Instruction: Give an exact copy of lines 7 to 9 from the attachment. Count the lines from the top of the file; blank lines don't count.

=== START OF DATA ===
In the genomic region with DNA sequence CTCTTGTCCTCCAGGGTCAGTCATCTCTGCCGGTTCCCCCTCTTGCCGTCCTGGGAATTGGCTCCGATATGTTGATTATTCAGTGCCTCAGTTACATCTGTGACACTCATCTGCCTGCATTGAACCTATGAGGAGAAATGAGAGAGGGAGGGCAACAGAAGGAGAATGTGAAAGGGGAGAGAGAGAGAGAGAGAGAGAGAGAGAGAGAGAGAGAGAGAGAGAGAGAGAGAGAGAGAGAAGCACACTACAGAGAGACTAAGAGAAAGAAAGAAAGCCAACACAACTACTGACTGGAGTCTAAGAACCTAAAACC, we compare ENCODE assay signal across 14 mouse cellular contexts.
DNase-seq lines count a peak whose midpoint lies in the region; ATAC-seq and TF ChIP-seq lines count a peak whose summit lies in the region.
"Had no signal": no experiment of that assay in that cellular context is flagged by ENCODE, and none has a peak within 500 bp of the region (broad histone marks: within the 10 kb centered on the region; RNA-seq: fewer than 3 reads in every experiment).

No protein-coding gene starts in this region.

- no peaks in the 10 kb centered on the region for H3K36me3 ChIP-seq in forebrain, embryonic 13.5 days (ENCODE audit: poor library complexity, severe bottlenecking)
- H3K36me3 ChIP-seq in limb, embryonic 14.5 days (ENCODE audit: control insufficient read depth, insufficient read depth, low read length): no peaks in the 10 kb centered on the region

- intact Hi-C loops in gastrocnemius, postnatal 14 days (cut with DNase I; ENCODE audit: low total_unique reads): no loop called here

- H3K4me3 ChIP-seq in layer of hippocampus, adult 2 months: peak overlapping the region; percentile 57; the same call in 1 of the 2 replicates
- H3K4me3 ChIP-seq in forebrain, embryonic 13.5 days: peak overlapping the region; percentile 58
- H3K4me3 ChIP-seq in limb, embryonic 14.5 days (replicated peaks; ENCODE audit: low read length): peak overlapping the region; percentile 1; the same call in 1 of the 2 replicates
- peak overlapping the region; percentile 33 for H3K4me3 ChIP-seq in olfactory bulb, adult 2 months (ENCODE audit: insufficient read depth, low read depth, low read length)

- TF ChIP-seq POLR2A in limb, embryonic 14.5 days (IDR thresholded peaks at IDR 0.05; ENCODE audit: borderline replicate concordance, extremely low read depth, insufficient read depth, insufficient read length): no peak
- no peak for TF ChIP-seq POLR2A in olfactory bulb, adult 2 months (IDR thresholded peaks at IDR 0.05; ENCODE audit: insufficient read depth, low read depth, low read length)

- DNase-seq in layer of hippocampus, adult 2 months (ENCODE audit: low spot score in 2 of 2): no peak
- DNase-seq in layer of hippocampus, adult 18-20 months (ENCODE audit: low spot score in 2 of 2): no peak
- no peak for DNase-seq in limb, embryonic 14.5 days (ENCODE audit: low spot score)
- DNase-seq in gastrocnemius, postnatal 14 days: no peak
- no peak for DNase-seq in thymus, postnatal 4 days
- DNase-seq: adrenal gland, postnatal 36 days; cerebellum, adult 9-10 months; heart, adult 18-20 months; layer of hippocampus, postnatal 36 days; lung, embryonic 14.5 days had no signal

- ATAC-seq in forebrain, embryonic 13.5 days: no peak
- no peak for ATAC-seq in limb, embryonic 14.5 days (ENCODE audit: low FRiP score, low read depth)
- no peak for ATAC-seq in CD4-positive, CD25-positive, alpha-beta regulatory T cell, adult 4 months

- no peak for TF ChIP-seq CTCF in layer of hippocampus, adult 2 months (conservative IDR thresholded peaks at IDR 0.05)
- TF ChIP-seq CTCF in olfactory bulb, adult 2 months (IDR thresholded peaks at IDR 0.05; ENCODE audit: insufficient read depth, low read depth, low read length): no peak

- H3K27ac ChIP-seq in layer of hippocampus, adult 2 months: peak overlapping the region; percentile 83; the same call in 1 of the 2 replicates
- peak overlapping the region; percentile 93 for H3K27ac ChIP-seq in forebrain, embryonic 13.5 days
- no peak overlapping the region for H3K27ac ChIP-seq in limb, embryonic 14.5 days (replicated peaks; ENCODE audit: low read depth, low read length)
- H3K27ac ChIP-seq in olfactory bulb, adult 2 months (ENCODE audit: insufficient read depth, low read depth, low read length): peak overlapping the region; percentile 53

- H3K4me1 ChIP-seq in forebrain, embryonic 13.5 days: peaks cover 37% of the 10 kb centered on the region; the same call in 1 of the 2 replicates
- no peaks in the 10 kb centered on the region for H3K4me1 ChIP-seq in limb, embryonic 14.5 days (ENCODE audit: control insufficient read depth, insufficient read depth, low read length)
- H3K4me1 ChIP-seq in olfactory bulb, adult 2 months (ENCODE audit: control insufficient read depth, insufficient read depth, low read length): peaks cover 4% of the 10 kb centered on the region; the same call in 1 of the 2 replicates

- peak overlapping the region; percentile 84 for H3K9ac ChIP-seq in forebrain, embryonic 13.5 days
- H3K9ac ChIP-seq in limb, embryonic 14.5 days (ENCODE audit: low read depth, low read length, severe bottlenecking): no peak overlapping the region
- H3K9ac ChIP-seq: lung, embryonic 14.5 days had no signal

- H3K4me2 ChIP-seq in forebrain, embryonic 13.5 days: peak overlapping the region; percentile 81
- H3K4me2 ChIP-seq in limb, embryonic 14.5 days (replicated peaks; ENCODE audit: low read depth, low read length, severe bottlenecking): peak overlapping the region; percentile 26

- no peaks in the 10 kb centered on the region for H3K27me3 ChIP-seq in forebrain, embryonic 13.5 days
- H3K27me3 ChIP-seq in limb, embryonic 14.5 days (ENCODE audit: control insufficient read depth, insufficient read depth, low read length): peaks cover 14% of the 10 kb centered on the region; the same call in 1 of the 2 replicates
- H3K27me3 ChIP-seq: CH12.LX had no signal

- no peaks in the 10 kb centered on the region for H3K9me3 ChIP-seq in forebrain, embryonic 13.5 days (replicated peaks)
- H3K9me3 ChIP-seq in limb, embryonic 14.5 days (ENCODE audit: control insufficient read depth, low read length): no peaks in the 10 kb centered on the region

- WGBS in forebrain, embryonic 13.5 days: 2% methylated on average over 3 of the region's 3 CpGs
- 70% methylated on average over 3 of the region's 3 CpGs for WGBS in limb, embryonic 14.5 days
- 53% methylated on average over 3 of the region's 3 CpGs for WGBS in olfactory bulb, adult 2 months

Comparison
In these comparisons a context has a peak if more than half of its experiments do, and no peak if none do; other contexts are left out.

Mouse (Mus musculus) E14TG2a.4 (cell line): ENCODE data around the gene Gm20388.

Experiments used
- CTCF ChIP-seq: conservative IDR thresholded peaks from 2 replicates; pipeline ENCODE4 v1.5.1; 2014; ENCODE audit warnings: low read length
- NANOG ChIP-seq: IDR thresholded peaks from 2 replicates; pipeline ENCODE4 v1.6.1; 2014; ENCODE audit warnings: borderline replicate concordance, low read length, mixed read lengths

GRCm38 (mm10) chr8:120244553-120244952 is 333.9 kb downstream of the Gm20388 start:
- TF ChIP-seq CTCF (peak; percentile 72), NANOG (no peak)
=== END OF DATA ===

- intact Hi-C loops in gastrocnemius, postnatal 14 days (cut with DNase I; ENCODE audit: low total_unique reads): no loop called here

- H3K4me3 ChIP-seq in layer of hippocampus, adult 2 months: peak overlapping the region; percentile 57; the same call in 1 of the 2 replicates
- H3K4me3 ChIP-seq in forebrain, embryonic 13.5 days: peak overlapping the region; percentile 58